Which way should a bathroom door swing?
21 Jan 2021
Which way should a bathroom door swing?
I have just moved into a new(ish) flat in London, paying a ridiculous amount of rent (but that is another blog some time in the future). It's 2am and I wake up desperate for the loo. Half asleep I stumble out of bed and wander into the hall towards the bathroom. In the dark I grab the handle and the door, as it always does, swings towards me and nearly whacks me in the face. I shuffle back to swing the door wider and eventually get into the bathroom muttering “why the **** does the door open this way”. (I do know why but bear with me, this is story telling license).
The next day, a friend of mine, Sally, who has just had knee surgery, comes over for dinner (lets imagine a world pre or post Covid). After dinner, and a few glasses of wine later, Sally grabs her crutches and heads to the toilet. She stumbles around a bit and gets to the hall where she has to pull the bathroom door towards her and does a strange little crutch lean, shuffle, pull, hold the wall dance thing to get the door open, all the time cursing “why the **** does the door open this way”.
Having the bathroom or toilet door swing open, comes from the old Lifetime Homes Standards. The idea being that if you are less able bodied or have an accident or fall over against the door, and can’t get up, then you are able to push the door open to call for help and to get help rather than block the door. When Lifetime Homes was phased out, this standard was incorporated into the Building Regulations Part M – Access to and use of buildings, Volume 1: Dwellings. Part M4(2) – Accessible and adaptable dwellings, states:
2.27 To provide step-free access to a WC that is suitable and convenient for some wheelchair users… dwellings should comply with the following…
4. The door opens outwards.
The vast majority of affordable housing we provide includes, rightly, Employers Requirements and Design Briefs that require new dwellings to meet M4(2) to cater for the range of residents ages and physical abilities they have. Most modular housing providers we are working with are making sure they develop house types that meet Part M4(2).
All London Borough Councils planning policies (and The London Plan) require 90% of new dwellings to comply with Part M4(2) with the remaining 10% to comply with Part M4(3) – fully adapted wheelchair user. Outside of London most councils (in the South East) require, if not all, then the majority of new dwellings to meet Part M4(2).
As a general rule we design all of our dwellings to meet the requirements of Part M4(2). Even if we have flats to upper floors with no lift (which we sometimes have) we still design the internal layouts to meet the requirements. The clauses and rules are common sense to cater for a wide variety of people, not just wheelchair users, but anyone who has is less able bodied. It just makes sense and is a good thing to do.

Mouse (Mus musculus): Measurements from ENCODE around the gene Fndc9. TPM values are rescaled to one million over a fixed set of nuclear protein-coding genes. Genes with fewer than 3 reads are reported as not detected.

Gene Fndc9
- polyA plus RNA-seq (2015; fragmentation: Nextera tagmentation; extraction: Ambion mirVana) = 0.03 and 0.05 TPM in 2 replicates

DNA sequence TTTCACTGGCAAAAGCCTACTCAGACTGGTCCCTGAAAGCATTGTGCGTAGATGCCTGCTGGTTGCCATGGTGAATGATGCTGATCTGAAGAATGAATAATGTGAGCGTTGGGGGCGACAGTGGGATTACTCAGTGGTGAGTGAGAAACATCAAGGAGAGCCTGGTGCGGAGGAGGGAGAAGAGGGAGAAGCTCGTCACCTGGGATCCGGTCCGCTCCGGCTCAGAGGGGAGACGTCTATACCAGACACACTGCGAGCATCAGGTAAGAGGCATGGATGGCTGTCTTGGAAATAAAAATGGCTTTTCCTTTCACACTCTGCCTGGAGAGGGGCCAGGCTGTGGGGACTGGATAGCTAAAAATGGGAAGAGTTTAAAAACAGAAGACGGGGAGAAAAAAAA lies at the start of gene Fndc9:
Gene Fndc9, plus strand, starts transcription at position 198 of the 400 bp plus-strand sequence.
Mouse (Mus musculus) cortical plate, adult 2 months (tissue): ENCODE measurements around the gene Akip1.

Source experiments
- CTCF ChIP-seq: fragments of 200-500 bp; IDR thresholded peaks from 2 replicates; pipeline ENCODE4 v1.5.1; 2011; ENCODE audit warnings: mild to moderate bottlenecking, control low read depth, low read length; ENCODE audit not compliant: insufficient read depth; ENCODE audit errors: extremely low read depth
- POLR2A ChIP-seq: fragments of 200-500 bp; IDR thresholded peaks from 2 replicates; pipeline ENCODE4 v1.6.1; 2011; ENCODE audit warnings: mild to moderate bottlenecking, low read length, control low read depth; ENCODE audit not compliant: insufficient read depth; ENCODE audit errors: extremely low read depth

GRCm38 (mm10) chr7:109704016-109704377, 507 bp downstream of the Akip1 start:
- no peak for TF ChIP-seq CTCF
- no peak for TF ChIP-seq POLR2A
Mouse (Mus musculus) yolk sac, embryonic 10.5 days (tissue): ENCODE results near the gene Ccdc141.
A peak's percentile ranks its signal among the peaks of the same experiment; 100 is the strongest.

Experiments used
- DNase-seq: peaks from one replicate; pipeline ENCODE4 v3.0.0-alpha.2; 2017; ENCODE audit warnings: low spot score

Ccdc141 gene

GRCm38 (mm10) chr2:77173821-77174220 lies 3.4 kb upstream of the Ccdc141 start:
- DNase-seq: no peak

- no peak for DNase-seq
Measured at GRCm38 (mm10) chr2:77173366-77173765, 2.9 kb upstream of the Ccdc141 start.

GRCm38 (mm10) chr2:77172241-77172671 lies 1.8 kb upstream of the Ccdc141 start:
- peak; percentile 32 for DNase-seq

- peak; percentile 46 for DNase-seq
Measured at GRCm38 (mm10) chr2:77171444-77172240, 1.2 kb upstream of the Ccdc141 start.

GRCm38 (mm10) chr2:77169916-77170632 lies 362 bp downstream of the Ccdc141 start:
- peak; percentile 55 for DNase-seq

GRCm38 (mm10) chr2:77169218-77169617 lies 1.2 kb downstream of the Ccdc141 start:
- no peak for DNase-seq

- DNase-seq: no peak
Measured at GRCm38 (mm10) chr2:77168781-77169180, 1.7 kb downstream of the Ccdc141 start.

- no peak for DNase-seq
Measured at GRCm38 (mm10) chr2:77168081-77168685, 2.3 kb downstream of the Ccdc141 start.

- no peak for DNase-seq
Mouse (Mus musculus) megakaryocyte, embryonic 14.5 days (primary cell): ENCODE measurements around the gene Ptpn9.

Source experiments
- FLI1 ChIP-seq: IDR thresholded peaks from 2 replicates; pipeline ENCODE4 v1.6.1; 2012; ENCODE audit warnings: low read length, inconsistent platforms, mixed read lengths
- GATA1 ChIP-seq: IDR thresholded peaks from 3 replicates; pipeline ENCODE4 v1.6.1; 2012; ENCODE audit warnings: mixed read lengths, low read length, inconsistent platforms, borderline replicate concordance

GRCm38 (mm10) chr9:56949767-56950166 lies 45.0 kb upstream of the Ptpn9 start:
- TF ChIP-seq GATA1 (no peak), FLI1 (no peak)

Depending on where the front door is, whether it is dual aspect, whether it is single storey and a host of other factors, we often come across the question of which way the bathroom door should swing into the corridor? Should it be a preference for ease of use during the daytime for the living room and kitchen, or for the night-time when we are half asleep?
Having it swing away from us, especially in a normal (not overly wide) corridor, makes it easier to navigate. The nice thing about it swinging away from us if we come from the living room is that is probably when it is used more often, especially in these days of working from home more, being at home more, eating in more. Maybe we will see a move, in the post-Covid world, of the door swing being more orientated towards the daytime use.
Or, at night-time from the bedrooms, half asleep in the dark. That is when we want the easiest and most comfortable path to the bathroom. No fuss, no door shimmy dance. Simple and direct.
Neither of these design approaches are right or wrong. The important part, we find, is to ask the question, have the conversation, ask why. Once we start with talking about the bathroom door swing we start thinking about all the different people who could live in the flat (or house) or visitors they may have. We can open ourselves to telling stories about who those people might be, what their needs are, what their wants are. How their lives may change over time, how they might be temporarily in a wheelchair or immobilised. Only by thinking about the people who will live in the dwellings we design can we be sure we put people first and design a home, not a unit.